The quality of coal in use has had a negative impact on our natural ecosystem. Infamous for using the worst-quality coal in the world, India must look beyond conventional practices of coal usage and integrate clean technology in its power plants. Compliance norms must not only be on paper alone but should find implementation in power generation. With private players set to take over in the future, understaffing, performance monitoring measures, and adherence to regulations can be managed with greater efficiency. The private groups must up the ante when it comes to organising and running plants, which are not major contributors to pollution, as often witnessed in Delhi, and also sustain the power supply for rural areas. To take a cue from the Prime Minister’s idea of ‘zero-defect, zero-effect’ in agriculture, the opportunity lies with the future players in coal business to run power plants which fuel rural and urban growth with consistent power supply without having an impact on the environment.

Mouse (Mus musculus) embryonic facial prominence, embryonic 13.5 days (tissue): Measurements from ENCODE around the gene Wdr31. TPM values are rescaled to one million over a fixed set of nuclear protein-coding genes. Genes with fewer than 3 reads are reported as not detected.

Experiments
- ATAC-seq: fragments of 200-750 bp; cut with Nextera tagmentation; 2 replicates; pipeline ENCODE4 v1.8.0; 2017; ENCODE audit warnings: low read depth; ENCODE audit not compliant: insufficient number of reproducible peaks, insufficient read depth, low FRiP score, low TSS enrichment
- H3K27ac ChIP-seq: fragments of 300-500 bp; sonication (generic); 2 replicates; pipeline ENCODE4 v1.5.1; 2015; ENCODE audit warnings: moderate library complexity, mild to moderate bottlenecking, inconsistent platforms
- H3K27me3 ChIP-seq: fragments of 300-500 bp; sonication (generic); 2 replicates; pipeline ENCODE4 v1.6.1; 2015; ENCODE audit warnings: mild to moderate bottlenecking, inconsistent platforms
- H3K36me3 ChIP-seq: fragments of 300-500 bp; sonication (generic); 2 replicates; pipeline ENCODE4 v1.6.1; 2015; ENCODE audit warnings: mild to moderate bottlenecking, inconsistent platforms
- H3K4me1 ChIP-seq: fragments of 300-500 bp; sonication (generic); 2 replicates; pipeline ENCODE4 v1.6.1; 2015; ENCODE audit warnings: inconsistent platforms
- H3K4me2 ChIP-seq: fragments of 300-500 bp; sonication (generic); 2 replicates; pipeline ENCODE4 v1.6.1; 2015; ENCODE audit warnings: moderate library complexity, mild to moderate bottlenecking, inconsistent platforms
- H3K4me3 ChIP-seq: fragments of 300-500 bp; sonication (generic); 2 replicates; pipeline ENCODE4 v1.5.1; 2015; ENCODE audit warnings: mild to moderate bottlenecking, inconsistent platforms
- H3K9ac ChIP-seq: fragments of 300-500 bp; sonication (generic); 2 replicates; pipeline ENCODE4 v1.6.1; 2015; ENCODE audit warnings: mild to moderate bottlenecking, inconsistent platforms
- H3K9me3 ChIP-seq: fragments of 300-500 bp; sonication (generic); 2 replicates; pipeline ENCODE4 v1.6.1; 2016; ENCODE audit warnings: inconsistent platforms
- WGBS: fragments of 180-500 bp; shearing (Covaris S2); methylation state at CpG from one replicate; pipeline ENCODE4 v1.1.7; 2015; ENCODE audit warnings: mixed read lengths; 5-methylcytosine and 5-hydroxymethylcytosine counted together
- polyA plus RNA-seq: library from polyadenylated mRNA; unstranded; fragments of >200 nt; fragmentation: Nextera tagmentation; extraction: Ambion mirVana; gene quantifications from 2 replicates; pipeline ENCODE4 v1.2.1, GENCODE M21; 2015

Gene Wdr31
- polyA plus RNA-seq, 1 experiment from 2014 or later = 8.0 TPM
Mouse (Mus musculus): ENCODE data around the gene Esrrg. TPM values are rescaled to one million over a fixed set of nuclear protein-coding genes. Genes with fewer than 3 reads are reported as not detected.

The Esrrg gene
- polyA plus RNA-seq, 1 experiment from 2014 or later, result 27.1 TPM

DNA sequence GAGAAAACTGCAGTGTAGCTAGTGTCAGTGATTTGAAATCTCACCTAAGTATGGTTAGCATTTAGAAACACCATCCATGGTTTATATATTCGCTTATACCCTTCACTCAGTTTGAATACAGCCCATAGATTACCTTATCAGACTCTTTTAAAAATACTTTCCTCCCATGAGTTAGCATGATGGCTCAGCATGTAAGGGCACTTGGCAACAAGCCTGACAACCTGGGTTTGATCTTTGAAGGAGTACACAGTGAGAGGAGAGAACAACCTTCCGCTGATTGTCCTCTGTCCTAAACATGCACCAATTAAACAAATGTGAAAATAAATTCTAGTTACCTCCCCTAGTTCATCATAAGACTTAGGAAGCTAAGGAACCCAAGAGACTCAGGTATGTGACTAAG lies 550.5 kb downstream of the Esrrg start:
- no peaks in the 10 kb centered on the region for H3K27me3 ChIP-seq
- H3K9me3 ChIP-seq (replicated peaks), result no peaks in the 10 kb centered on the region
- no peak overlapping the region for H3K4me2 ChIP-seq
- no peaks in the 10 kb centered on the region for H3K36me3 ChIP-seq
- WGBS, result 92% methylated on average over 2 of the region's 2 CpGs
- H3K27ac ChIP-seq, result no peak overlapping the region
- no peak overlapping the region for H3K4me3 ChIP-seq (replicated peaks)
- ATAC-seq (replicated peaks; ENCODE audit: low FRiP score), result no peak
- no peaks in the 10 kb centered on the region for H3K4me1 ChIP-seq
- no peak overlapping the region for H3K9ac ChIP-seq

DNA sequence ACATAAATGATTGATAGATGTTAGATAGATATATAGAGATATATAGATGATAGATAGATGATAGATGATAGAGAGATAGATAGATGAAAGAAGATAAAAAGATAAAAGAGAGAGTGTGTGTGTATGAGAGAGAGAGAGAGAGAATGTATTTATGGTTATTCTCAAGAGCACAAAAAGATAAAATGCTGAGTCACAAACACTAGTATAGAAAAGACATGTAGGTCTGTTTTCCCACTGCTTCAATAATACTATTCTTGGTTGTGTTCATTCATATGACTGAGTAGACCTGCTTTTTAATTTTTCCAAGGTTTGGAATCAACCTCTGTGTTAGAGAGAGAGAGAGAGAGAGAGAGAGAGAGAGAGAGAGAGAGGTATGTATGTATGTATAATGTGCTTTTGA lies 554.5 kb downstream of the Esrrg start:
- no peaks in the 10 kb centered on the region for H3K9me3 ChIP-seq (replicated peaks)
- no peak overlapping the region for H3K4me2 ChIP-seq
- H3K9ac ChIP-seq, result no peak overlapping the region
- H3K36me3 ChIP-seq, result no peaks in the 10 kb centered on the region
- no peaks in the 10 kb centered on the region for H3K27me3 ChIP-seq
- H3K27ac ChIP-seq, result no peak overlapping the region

Touted as the mother of all economic reforms, this move by the Modi government will act as a catalyst to ensure natural resources are consumed for national, state, and local development in an effective manner. With time, as renewable sources of energy take over, the onus will be on the private companies to reduce their coal dependency, or even do away with it if or when feasible. State governments, which have otherwise been glum due to the goods and services tax (GST), have a reason to rejoice as the monetary returns will be paid to them.
India, as a nation, is at a tipping point, and energy generation, production, transportation, consumption, conservation, and innovation will have a critical role to play in defining the route it takes to become a leading player on the global stage. The ideals behind privatisation should not be the relentless pursuit or ruthless use of coal, but eliminating monopoly, stagnation, and ending the confinement that has gripped the energy sector for our country for almost five decades.
Prime Minister Modi, aided by able deputies, has set the nation up for something big in the energy sector. There has been no better time for private energy companies to deliver. Their time starts now.